Relationship between cardiac activity and symptoms of anxiety and depression
A significant effect was detected for the overall model testing RSA as a predictor of depression symptoms (F [6, 48] = 9.82, p = 0.004, R 2 = 0.55). After controlling for age, medication use, and parenting stress level, the main effect for group was statistically significant, F [1, 48] = 21.39, p < 0.001, η 2 p = 0.31. A significant group-by-RSA interaction term was also detected (F [1, 48] = 7.83, p = 0.007, with a η 2 p effect size of 0.14 consistent with a large effect. Regression coefficients are presented in Table 5. Interaction contrasts confirmed that the effect of RSA on depression symptom severity differed by group; among the control women, decreased RSA was significantly associated with elevated depression symptoms with a medium-to-large effect (F [1, 48] = 6.40, p = 0.015, η 2 p = 0.12), whereas the association between RSA and depression symptoms was not statistically significant in the women with the FMR1 premutation with a small effect size (F [1, 48] = 1.83, p = 0.182, η 2 p = 0.04), see Fig. 2. The remaining models testing the cardiac variables as predictors of depression and anxiety symptoms did not indicate a significant effect of RSA, IBI, or their interactions with group on the psychological outcomes (see Tables 5 and 6).
Relationship between cardiac autonomic activity and FMR1 molecular variation
Exploratory Pearson correlations between the genetic and cardiac variables within the FMR1 premutation group are presented in Table 7. Elevated mRNA was correlated with higher RSA (r = 0.51, p = 0.009). CGG repeat length was also positively correlated with RSA (r = 0.57, p < 0.001). Significant correlations were followed with general linear models including age, medication use, and parenting stress level as covariates. After including for these covariates, mRNA remained a significant predictor of RSA, F (1, 18) = 4.88, p = 0.040, with a η 2 p of 0.21 which is consistent with a large effect, see Fig. 3. The general linear model testing CGG repeat length as a predictor of RSA did not show a significant effect of CGG repeat size after controlling for age, medication use, and parenting stress level; F (1, 22) = 2.51, p = 0.128, and η 2 p = 0.10. Regression coefficients are presented in Table 8. Finally, general linear regression models including quadratic and cubic terms were run to test for non-linear CGG effects, with no significant non-linear CGG effects detected.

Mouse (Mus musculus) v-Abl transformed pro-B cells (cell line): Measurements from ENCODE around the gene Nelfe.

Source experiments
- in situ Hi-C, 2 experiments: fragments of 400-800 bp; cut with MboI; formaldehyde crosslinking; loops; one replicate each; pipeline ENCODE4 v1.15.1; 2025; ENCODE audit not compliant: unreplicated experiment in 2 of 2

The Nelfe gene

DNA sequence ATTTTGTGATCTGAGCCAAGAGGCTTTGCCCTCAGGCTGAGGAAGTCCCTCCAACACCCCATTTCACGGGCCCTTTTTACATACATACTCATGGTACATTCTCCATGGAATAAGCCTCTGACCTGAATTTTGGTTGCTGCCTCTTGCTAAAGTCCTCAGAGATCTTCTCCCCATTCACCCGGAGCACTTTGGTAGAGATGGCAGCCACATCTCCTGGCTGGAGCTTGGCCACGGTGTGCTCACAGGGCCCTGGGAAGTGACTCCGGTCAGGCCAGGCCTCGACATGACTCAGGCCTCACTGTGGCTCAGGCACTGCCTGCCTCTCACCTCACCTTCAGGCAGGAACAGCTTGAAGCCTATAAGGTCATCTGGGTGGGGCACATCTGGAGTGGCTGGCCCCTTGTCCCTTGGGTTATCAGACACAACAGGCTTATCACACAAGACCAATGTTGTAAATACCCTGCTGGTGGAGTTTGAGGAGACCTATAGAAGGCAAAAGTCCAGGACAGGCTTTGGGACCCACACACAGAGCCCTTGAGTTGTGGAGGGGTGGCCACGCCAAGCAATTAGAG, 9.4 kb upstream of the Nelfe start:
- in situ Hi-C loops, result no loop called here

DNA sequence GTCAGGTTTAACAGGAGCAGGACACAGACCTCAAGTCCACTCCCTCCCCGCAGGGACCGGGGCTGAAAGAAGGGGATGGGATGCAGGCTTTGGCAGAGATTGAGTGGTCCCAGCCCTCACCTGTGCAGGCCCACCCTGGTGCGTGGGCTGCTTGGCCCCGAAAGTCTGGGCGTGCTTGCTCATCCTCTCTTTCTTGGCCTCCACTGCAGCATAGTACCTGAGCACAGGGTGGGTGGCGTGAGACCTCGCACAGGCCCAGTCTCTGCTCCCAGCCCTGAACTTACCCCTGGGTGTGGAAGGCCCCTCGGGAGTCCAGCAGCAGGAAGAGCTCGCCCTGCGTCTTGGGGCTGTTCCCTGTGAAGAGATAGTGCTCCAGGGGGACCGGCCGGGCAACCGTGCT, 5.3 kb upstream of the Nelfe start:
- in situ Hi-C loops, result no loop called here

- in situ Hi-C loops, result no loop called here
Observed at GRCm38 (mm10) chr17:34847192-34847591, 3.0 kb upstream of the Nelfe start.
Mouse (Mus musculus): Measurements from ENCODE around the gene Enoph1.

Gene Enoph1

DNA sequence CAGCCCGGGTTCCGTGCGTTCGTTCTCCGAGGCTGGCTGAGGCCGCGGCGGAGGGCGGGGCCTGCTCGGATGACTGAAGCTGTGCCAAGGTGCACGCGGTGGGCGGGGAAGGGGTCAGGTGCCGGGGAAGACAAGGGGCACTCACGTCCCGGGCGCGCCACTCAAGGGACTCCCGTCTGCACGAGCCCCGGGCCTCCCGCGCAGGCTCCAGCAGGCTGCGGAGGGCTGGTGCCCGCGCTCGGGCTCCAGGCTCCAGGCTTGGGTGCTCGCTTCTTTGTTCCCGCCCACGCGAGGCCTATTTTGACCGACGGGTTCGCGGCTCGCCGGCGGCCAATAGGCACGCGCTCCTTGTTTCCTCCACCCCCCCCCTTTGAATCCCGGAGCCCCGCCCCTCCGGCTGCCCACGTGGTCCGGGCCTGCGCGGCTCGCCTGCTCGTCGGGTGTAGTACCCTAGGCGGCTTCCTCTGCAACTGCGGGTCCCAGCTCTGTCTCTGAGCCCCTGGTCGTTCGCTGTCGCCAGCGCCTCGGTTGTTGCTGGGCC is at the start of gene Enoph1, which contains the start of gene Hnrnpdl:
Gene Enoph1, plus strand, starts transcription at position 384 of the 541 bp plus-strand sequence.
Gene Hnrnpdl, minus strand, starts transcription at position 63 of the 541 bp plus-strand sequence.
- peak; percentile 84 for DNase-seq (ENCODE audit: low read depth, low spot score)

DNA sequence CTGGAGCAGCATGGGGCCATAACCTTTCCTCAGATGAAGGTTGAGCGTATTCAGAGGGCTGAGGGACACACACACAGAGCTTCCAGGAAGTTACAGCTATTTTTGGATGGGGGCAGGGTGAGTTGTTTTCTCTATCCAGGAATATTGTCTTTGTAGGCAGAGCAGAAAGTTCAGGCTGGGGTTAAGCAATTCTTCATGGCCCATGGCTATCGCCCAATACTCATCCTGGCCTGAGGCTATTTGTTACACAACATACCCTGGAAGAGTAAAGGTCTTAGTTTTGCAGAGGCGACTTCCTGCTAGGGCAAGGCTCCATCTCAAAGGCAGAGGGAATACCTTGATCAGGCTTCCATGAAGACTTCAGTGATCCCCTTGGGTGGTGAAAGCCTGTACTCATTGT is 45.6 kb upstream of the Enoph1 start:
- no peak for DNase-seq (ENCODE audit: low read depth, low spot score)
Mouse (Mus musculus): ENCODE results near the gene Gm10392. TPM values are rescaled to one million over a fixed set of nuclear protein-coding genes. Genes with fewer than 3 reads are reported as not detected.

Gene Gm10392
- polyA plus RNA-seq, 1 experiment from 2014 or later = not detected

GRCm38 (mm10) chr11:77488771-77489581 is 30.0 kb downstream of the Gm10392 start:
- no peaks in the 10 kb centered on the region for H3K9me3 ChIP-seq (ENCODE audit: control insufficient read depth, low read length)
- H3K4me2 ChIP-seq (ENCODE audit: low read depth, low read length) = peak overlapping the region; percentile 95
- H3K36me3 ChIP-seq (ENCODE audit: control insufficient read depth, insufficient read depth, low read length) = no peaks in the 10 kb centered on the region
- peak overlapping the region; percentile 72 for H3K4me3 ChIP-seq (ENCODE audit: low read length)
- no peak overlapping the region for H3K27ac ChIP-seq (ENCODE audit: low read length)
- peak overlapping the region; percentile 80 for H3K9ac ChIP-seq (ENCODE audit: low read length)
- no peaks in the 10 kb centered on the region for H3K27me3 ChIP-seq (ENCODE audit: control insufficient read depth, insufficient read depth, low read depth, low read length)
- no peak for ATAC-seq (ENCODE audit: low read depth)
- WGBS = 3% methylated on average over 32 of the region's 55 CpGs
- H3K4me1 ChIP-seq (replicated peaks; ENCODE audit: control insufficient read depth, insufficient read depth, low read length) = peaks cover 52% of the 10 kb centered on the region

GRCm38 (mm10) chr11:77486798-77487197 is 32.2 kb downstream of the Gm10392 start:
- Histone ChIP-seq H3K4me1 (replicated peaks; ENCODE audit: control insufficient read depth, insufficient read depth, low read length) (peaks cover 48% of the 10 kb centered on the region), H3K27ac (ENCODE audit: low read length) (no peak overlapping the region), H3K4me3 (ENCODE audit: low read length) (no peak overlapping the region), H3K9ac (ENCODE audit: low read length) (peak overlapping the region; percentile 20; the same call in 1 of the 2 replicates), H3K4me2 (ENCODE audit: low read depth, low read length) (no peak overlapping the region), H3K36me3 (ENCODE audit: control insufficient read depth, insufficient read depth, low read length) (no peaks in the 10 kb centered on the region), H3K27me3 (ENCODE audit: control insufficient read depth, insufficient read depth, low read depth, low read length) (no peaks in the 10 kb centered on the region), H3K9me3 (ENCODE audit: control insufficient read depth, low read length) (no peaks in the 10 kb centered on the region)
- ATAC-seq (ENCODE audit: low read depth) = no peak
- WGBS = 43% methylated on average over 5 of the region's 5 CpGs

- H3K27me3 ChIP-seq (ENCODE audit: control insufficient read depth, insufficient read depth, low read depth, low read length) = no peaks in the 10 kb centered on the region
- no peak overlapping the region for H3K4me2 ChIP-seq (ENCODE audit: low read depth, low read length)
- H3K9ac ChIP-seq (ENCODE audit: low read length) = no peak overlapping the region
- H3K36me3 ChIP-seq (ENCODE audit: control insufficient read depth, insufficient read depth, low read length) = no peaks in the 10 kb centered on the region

Women with the FMR1 premutation are at substantially increased risk for depression and anxiety disorders, which are conditions associated with autonomic dysregulation in the general population. Given its single-gene basis, the FMR1 premutation may serve as a foothold to inform the genetic background for autonomic aberrations. This is the first study to examine cardiac autonomic function in women with the FMR1 premutation and its psychological and genetic correlates. Vagal tone was significantly depressed among the women with the FMR1 premutation, supporting impaired parasympathetic function in this group. Unlike the patterns observed in study controls and the general population, vagal tone and depression symptoms were unrelated in women with the FMR1 premutation, suggesting that the parasympathetic system is not serving its normal emotional regulatory functions in this group. Elevated FMR1 mRNA, which is typically associated with neuronal toxicity, was correlated with higher (i.e., “better”) vagal tone among women with the FMR1 premutation. Results underscore the need for additional research to delineate the clinical correlates and predictive utility of autonomic markers in this high-risk group and their relationship with FMR1-related mechanisms.
Group comparisons on cardiac indices of autonomic function